Management of vaginal intraepithelial neoplasia: A series of 132 cases with long-term follow-up

Int J Gynecol Cancer. 2000 Sep;10(5):382-390. doi: 10.1046/j.1525-1438.2000.010005382.x.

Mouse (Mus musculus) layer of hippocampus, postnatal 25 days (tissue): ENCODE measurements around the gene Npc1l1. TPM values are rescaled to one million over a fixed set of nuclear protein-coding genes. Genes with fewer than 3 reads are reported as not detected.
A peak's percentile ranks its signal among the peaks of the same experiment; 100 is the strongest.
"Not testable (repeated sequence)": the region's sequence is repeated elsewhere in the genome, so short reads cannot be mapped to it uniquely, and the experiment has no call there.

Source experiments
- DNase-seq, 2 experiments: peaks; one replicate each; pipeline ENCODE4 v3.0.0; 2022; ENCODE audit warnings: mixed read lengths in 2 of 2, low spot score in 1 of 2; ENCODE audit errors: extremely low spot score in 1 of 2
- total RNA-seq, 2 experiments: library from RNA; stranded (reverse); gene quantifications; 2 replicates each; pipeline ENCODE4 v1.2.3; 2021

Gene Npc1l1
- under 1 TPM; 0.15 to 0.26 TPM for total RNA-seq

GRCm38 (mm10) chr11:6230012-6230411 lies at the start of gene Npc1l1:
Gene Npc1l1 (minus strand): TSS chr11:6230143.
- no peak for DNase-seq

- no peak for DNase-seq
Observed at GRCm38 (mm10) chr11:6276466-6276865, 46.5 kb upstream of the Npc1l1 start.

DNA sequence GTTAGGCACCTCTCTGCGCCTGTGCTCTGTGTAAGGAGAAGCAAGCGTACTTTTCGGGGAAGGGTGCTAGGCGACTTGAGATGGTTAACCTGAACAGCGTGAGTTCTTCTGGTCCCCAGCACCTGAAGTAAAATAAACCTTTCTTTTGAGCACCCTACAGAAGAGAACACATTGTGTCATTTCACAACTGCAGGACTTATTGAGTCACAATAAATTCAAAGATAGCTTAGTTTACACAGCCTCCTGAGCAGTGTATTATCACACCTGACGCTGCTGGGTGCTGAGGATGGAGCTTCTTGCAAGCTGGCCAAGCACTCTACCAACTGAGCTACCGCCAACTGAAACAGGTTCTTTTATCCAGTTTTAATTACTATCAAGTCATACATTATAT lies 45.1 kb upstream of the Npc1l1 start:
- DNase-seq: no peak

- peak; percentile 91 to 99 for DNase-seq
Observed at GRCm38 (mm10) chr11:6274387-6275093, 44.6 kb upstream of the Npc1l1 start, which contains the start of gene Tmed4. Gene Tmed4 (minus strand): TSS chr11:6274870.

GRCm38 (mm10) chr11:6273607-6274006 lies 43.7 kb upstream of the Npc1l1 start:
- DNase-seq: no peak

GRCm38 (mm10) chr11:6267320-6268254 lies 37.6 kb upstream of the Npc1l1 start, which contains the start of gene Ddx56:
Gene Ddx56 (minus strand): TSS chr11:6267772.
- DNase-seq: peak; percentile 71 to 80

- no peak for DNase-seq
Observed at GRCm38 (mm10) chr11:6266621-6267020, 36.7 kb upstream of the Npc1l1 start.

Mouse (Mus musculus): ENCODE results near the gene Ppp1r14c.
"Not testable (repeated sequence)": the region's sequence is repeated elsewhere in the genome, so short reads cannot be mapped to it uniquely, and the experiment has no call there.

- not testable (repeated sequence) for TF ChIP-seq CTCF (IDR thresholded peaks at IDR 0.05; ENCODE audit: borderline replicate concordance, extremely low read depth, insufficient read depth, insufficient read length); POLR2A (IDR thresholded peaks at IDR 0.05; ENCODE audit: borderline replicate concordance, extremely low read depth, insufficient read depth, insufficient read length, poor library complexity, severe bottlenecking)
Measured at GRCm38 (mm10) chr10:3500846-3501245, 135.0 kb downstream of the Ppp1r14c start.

A series of 132 cases of vaginal intraepithelial neoplasia (VAIN) is presented, including nine (6.8%) where early invasive carcinoma of the vagina was found in the course of initial management of the VAIN. The majority of patients (75%) had high-grade VAIN (two or three). Seventy-two (55%) had undergone a prior hysterectomy; 22 for preinvasive disease (CIN), 33 for invasive gynecological cancer, 13 for benign reasons, and in 4 the reason for the hysterectomy and/or the Pap smear history was not known. Twenty-one (16%) had received prior pelvic radiotherapy. VAIN was noted to involve either the vaginal vault (in the post-hysterectomy group) or the upper vagina (in the no hysterectomy group) in more than 80% cases. A variety of treatment modalities was used with varying degrees of success. For high-grade VAIN excisional treatments had an overall (first-line plus subsequent) cure rate of 69% (53/77). The state of the surgical margins did not correlate with the risk of residual disease. CO2 laser ablation was curative in 69% (18/26) of cases and was significantly better than electrocoagulation diathermy which was curative in only 25% (3/12) of cases (P = 0.013). Five-fluorouracil cream was curative in 46% (5/11) of cases, including four patients who had received prior radiotherapy. Radiotherapy was effective in eradicating VAIN in the two cases where it was used as the primary treatment modality. Progression of high-grade VAIN to invasive cancer occurred in eight (8%) cases; after no treatment in two cases, after treatment failure in five cases, and as a late recurrence in one case. For low-grade VAIN an observational approach after biopsy was initially adopted in eight patients and regression occurred in seven (88%) of these patients. Other miscellaneous treatments were also effective in low-grade VAIN. These data provide evidence that high-grade VAIN is a precursor to invasive cancer of the vagina and every attempt should be made to eradicate it. Based on our experience and a review of the literature we have proposed a plan for optimal management of this condition.